When a touring band comes to town, they've got to make it special. We've all seen a million performers say something like, "Oh man, we always love coming to Minneapolis." Everybody does this; it's a great pretense. The trick is making it seem real.
Sharon Jones has no trouble making things real. "I've been all over Europe and America touring," she announced in her sonorous Georgia voice. But apparently this was the first show she brought to capacity -- First Avenue was certainly packed, with an eager multigenerational and multiracial crowd. "So the next time I give an interview, and they ask 'How's the tour going,' I'll say 'I sold Minneapolis out!'" Another honor for the Twin Cities: "I'm wearing the same dress I wore at the Apollo," (it was a nice little black number with some fringe, very girl-group) "...so I'm gonna strut my frills, okay?"
When you're doing what you love, you can go on forever, and Jones, 51(!), has boundless energy and knows how to cook a room. Dancing, belting, turning her band on a dime, bringing people up on stage, cooling the crowd down, holding songs up, rushing them forward, "Lemme take that verse again, okay?" It's hard to pick out highlights from the marathon set, but the 6/8 detour inserted into "100 Days, 100 Nights" and the fearless cover of "It's A Man's World" stuck to me the hardest.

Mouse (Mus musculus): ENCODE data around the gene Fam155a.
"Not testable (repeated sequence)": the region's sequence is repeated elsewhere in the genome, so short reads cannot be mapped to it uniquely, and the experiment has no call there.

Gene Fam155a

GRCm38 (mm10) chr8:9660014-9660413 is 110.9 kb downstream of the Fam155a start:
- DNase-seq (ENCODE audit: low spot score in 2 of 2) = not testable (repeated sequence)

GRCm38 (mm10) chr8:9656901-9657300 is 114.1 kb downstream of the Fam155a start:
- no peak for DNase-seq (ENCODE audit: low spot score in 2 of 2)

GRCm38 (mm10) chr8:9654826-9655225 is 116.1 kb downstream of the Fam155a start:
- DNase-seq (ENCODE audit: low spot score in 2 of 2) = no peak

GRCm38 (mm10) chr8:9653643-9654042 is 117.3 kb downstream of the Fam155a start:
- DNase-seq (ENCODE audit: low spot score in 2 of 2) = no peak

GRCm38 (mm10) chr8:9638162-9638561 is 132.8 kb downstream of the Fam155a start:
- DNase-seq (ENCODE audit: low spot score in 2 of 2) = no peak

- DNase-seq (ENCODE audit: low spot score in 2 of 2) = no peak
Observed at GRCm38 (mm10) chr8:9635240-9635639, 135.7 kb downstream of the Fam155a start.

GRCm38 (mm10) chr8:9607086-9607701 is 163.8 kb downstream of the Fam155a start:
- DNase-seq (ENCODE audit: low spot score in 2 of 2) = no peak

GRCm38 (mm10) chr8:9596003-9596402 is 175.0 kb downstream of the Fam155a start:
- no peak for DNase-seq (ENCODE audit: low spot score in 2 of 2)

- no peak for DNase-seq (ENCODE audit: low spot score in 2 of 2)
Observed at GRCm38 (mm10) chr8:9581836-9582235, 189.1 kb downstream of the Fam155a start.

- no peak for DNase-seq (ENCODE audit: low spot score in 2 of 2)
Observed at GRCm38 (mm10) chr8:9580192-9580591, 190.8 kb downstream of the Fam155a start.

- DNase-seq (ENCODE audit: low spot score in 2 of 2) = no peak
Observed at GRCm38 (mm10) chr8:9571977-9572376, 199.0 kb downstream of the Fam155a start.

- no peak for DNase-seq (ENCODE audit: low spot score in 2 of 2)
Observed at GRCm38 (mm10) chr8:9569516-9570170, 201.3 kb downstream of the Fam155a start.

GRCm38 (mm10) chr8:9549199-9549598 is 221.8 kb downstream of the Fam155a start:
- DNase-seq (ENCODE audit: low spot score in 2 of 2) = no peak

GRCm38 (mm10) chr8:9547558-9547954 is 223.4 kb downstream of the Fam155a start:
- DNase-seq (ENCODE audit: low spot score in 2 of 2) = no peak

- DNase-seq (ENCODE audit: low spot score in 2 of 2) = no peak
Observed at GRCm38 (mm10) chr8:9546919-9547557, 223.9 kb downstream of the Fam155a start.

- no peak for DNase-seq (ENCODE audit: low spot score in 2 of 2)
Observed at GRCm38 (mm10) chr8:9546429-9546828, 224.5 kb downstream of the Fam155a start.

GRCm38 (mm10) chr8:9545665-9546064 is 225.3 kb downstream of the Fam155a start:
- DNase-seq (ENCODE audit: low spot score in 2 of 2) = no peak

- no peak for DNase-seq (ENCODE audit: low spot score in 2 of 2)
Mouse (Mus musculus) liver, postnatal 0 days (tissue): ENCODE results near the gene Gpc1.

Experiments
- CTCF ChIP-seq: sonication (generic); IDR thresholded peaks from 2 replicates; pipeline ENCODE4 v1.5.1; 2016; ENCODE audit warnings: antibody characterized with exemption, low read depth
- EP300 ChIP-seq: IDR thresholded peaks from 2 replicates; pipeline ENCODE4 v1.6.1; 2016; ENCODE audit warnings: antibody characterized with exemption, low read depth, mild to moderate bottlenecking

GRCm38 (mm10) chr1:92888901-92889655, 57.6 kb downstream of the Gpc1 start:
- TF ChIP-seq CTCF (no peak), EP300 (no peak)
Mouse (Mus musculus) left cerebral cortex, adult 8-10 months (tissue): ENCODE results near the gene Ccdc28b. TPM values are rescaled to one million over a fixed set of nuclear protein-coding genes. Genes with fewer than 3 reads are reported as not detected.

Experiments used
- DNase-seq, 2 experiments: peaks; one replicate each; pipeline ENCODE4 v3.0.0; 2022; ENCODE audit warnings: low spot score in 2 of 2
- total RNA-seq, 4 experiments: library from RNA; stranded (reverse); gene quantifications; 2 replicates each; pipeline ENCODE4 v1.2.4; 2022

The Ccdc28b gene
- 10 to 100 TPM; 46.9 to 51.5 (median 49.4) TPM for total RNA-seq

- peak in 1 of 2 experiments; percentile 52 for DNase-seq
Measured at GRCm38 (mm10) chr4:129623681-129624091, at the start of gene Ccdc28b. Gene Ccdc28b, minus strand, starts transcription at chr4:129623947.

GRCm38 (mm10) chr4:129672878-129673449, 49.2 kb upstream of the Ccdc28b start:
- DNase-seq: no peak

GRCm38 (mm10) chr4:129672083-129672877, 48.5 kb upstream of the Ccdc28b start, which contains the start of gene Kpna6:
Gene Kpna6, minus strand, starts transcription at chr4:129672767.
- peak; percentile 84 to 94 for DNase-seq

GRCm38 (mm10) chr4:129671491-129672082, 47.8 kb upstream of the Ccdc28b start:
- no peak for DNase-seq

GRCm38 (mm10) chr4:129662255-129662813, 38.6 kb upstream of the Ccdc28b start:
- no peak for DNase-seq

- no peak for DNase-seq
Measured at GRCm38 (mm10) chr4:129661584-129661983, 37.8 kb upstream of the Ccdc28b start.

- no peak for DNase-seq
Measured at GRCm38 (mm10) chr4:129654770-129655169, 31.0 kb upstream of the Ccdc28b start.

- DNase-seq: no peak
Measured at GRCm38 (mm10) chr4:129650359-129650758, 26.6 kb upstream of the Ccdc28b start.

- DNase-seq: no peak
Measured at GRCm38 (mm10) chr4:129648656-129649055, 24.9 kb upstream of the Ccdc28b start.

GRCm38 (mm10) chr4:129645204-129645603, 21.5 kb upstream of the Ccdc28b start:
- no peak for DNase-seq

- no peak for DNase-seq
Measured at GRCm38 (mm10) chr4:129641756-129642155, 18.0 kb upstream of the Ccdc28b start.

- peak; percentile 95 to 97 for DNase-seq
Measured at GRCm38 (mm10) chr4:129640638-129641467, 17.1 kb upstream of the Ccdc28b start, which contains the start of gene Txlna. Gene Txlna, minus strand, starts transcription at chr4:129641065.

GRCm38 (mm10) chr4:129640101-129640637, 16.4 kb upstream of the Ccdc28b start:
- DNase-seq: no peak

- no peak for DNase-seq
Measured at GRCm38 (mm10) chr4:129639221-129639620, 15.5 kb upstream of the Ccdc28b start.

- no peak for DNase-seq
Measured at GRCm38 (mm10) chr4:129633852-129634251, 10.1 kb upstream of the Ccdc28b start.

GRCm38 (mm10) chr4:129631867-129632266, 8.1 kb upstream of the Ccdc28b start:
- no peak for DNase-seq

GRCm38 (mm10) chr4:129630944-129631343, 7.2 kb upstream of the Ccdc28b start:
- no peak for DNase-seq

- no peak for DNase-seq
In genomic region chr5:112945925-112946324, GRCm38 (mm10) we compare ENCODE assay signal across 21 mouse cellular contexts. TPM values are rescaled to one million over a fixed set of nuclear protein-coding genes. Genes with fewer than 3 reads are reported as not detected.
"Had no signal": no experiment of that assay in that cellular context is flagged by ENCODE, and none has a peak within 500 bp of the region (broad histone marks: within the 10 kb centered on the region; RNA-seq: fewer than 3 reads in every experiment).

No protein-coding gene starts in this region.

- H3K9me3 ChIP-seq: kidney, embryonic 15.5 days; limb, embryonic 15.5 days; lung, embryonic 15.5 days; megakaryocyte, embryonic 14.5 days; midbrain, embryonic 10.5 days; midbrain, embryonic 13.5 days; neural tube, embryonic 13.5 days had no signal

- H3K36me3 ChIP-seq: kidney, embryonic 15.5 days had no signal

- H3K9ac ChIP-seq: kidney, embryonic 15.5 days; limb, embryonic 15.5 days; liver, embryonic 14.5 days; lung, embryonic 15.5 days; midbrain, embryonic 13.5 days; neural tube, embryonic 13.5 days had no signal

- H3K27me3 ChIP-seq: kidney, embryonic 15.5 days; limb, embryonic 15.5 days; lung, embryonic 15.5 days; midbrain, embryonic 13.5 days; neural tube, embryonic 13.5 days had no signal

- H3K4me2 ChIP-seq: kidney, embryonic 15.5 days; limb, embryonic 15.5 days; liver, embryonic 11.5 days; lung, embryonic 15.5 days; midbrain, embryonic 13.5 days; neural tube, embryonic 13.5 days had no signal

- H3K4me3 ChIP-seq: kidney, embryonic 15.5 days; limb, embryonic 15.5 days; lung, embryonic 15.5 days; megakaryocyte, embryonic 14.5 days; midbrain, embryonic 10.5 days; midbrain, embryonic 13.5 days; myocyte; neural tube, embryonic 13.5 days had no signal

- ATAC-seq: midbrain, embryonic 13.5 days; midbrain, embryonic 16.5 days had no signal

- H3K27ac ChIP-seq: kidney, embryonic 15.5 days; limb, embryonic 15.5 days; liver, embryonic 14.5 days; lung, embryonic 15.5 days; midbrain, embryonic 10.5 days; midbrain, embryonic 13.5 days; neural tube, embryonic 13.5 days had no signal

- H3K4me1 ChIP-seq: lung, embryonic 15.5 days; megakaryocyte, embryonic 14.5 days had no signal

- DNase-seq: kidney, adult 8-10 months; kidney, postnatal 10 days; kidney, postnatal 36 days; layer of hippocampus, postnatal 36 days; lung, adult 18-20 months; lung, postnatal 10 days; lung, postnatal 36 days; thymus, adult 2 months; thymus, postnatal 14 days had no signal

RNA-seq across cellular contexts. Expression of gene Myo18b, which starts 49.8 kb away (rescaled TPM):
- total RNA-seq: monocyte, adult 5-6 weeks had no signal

It's not 1962 or '66 or '72. Yhe rules for how to have a dynamite soul-funk act are very much written -- the ghost of James Brown hung heavy over every note and every move -- but the Dap-Kings do it right. A crew of 20- and 30-something dudes, very dapper, obviously drilled with military precision, looked like the happiest guys on earth (in a very professional manner). They don't just rely on a few crowd-pleasing retro cliches, they perfectly inhabit a parallel Brownian universe. There wasn't a bum note or an uncreased trouser seam in the whole night.
I often leave a show thinking, man, wish that band tried a little harder, but not tonight. At the end of two solid and I mean solid hours of music, the capacity crowd had noticeably thinned: Sharon Jones had worn Minneapolis out.